10} Chipman appeals from her conviction, raising two
assignments of error. She claims that (1) the trial court
failed to comply with Crim.R. 11 when taking her plea, and
(2) that the trial court abused its discretion in denying her
presentence motion to withdraw her plea.
Chipman's Plea to Cruelty Against Companion
11} In her first assignment of error, Chipman claims
that her plea was defective, because the trial court failed
to fully inform her of the effect of her no contest plea. In
response, the State asserts that Chipman was fully informed
about the effect of her no contest plea in the plea form,
which she signed.
12} Crim.R. 11 sets forth distinct procedures for
the trial court to follow in accepting a plea, with the
procedures varying based on whether the offense involved is a
misdemeanor that is a petty offense, a misdemeanor that is a
serious offense, or a felony. State v. Jones, 116
Ohio St.3d 211, 2007-Ohio-6093, 877 N.E.2d 677, ¶ 11;
State v. Watkins, 99 Ohio St.3d 12, 2003-Ohio-2419,
788 N.E.2d 635; State v. Hall, 2d Dist. Greene No.
2011 CA 32, 2012-Ohio-2539, ¶ 18. For a "petty
offense" misdemeanor, such as Chipman's offense of
cruelty against companion animal, the trial court was
required only to inform Chipman of the effect of her no
contest plea. Jones at ¶ 14; Crim.R. 11(E);
see Crim.R. 2 (defining classifications of
offenses). For a no contest plea, "a defendant must be
informed that the plea of no contest is not an admission of
guilt but is an admission of the truth of the facts alleged
in the complaint, and that the plea or admission shall not be
used against the defendant in any subsequent civil or
criminal proceeding." See Jones at ¶ 23.
13} The Ohio Supreme Court has not required the
trial court to orally inform a defendant of the effect of his
or her plea. See Jones at ¶ 51. As the supreme
court stated in Jones, "Whether orally or in
writing, a trial court must inform the defendant of the
appropriate language under Crim.R. 11(B) before accepting a
plea." Id. The Ohio Supreme Court found the
notification lacking in Jones where "the
language of Crim.R. 11(B)(1) [was] missing from the record.
It was not contained in the colloquy or provided in written
form to Jones." Id.
14} We note that, unlike the provisions applicable
to more serious offenses, Crim.R. 11(E) does not require the
trial court to personally address the defendant and determine
that the defendant understands the nature of the charge and
is entering the plea voluntarily. See Jones at
¶ 13; State v. Wright, 2d Dist. Montgomery
26471, 2015-Ohio-3919, ¶ 17, citing State v.
Hopkins, 2d Dist. Greene No. 2002-CA-108,
2003-Ohio-5963, ¶ 16. Furthermore, the Supreme Court of
Ohio has held that a defendant must establish that the
failure to comply with nonconstitutional rights, such as the
information contained in Crim.R. 11(B)(1), resulted in
prejudice, meaning the defendant would not have entered his
or her plea. Jones at ¶ 52.
15} In this case, Chipman was 82 years old when the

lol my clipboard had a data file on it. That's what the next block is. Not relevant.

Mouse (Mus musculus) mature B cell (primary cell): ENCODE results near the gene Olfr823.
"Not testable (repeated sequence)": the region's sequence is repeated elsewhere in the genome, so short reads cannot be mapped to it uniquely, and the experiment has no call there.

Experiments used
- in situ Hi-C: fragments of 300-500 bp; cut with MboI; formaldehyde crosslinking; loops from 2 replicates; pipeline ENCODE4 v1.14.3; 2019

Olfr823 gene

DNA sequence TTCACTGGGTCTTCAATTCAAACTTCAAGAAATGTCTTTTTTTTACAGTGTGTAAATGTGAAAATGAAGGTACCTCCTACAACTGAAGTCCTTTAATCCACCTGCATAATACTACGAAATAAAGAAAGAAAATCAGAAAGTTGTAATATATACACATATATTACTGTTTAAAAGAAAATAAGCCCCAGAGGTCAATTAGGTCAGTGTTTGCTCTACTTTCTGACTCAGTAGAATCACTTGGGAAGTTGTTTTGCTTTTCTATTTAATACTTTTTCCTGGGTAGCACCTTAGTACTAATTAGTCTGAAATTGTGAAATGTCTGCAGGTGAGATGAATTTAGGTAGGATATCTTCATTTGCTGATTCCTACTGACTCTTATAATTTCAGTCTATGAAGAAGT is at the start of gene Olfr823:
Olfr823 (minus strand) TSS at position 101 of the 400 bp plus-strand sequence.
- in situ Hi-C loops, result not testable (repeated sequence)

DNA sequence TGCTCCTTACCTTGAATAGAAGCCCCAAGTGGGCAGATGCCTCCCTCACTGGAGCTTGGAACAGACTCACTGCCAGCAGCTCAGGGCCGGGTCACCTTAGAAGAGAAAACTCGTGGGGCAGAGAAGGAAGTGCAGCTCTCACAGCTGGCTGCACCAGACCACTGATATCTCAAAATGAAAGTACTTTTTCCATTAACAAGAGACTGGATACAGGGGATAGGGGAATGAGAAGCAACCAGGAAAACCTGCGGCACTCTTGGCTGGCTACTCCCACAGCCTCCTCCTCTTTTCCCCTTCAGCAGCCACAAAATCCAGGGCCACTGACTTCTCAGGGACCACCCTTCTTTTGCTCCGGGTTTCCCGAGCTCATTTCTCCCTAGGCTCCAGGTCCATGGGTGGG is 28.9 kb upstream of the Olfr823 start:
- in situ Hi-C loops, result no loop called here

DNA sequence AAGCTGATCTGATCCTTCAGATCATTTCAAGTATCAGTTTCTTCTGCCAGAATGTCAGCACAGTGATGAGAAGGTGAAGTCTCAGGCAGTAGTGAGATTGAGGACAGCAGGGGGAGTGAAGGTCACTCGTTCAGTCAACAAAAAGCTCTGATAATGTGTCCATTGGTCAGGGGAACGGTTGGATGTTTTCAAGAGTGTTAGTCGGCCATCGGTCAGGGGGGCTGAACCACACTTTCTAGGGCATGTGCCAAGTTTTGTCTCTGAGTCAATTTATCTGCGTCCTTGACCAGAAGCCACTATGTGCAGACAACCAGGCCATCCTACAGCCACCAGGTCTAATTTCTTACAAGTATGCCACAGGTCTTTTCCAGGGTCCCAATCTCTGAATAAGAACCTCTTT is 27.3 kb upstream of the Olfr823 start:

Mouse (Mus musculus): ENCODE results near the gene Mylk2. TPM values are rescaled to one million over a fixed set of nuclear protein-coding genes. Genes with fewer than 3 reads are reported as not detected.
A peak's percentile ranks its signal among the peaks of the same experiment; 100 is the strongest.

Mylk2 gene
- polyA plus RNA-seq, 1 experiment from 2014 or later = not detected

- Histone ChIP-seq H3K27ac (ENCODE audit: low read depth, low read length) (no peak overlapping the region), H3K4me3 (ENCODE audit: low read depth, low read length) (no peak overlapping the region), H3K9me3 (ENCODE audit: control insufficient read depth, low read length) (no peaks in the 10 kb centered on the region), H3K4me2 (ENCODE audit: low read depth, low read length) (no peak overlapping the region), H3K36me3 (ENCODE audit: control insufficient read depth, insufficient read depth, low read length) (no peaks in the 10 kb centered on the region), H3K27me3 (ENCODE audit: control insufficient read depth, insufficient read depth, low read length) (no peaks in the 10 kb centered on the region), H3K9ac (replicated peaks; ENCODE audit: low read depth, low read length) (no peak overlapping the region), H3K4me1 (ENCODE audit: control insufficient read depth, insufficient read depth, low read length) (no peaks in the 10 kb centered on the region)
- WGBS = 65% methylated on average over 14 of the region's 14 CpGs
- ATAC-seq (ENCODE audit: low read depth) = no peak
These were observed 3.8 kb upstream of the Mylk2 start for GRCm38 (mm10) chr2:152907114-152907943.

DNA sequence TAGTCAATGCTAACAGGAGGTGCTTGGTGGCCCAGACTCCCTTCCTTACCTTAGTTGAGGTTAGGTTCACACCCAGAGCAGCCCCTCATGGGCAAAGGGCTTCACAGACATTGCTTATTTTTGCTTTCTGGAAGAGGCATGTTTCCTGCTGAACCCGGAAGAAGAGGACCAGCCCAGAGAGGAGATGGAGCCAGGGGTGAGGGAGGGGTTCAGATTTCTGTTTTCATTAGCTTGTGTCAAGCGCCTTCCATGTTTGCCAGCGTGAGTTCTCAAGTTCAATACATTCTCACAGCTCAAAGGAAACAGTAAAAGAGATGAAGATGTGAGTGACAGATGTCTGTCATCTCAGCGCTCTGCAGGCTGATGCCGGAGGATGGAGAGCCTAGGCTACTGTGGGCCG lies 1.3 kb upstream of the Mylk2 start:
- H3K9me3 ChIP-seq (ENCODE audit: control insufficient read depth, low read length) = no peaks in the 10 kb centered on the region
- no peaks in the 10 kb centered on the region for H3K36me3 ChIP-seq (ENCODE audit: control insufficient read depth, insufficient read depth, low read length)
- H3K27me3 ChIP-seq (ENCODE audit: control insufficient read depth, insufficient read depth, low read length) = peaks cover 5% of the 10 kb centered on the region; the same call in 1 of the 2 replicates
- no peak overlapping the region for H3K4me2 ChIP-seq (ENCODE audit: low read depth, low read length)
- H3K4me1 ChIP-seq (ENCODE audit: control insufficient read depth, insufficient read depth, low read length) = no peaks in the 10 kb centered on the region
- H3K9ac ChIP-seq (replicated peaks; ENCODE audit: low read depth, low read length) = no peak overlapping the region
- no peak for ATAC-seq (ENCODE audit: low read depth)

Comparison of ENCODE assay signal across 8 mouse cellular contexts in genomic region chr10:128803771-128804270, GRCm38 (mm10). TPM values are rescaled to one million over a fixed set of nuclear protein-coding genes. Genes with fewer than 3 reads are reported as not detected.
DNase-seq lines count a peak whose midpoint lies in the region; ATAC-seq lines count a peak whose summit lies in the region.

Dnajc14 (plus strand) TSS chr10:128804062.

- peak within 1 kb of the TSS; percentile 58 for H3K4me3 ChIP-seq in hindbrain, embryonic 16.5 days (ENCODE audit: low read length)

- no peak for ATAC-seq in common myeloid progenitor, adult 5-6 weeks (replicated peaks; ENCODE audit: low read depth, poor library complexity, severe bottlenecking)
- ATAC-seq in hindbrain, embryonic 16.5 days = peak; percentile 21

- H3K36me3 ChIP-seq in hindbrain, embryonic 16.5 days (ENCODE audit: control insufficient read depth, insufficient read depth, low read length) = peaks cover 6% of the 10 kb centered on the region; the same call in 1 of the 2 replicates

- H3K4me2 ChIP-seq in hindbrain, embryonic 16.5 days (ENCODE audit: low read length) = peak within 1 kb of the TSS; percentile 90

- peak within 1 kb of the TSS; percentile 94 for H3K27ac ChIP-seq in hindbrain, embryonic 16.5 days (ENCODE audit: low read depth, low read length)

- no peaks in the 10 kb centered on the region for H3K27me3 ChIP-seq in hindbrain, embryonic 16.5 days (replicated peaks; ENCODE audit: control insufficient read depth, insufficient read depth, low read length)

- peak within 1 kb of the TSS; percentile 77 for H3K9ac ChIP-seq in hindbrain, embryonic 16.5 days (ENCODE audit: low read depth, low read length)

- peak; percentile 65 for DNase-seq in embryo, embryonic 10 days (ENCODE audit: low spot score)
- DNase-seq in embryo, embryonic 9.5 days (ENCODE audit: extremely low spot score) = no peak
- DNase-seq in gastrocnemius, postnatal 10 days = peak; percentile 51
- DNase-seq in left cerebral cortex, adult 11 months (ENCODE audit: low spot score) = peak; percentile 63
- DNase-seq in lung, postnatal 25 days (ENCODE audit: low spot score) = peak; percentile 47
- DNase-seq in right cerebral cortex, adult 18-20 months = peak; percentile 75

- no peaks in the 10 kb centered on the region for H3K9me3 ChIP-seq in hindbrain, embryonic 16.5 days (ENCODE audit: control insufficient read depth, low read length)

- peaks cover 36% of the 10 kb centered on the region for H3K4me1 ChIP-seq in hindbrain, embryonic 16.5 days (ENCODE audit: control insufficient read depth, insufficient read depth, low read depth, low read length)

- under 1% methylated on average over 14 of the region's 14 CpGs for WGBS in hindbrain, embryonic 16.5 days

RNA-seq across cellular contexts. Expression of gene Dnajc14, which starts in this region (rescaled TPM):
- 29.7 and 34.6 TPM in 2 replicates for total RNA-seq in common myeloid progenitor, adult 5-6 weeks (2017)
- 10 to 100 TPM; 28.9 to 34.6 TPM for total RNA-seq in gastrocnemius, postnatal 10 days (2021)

plea hearing was held. After Chipman initially expressed that
she could not hear, the trial court asked Chipman if she
wanted to plead no contest to one charge in exchange for the
dismissal of the other. Chipman responded that she did not
understand what the court was talking about. When defense
counsel told Chipman "[i]t's what we talked about
this morning, " Chipman said, "No, you never said
anything about if they take one thing and another thing,
" and she asked the trial court to explain. The trial
court told Chipman that she had "two charges right now.
Each of them carry up to ninety days in jail and a seven
hundred and fifty dollar fine. They are willing to dismiss
one and you can plead no contest to the other."
16} Chipman asked the trial court what the offense
was called, and the trial court told her it was called
"companion animal." Chipman responded to the court
that she loved her dog, that her dog had her "own big
chair" in the living room, that she did not mistreat the
dog, and that she was treating Chinook with "wound dust,
" which is used on horses. (Chipman also had five
horses.) Chipman said she didn't know if she wanted to
enter a plea. The trial court gave Chipman and her counsel an
opportunity to go into a conference room to discuss the
17} Upon resuming the proceedings, Chipman
acknowledged that she had a chance to talk to her attorney
and that he had "explained a few things to me." The
following exchange then occurred:
THE COURT: Okay, so do you want to take the offer to plead to
one count and they will dismiss the other one?
THE DEFENDANT: Yeah, yeah.
THE COURT: Okay and you understand the potential penalty is
up to ninety days in jail and a seven hundred and fifty
dollar fine. That's the maximum penalty by law.
THE DEFENDANT: Now, is, now wait a minute now.
THE DEFENSE: She is telling you the maximum penalty and fine.
She is not saying what she's doing. She is just telling
you the maximum.
THE DEFENDANT: Oh, okay.
THE COURT: Do you understand ...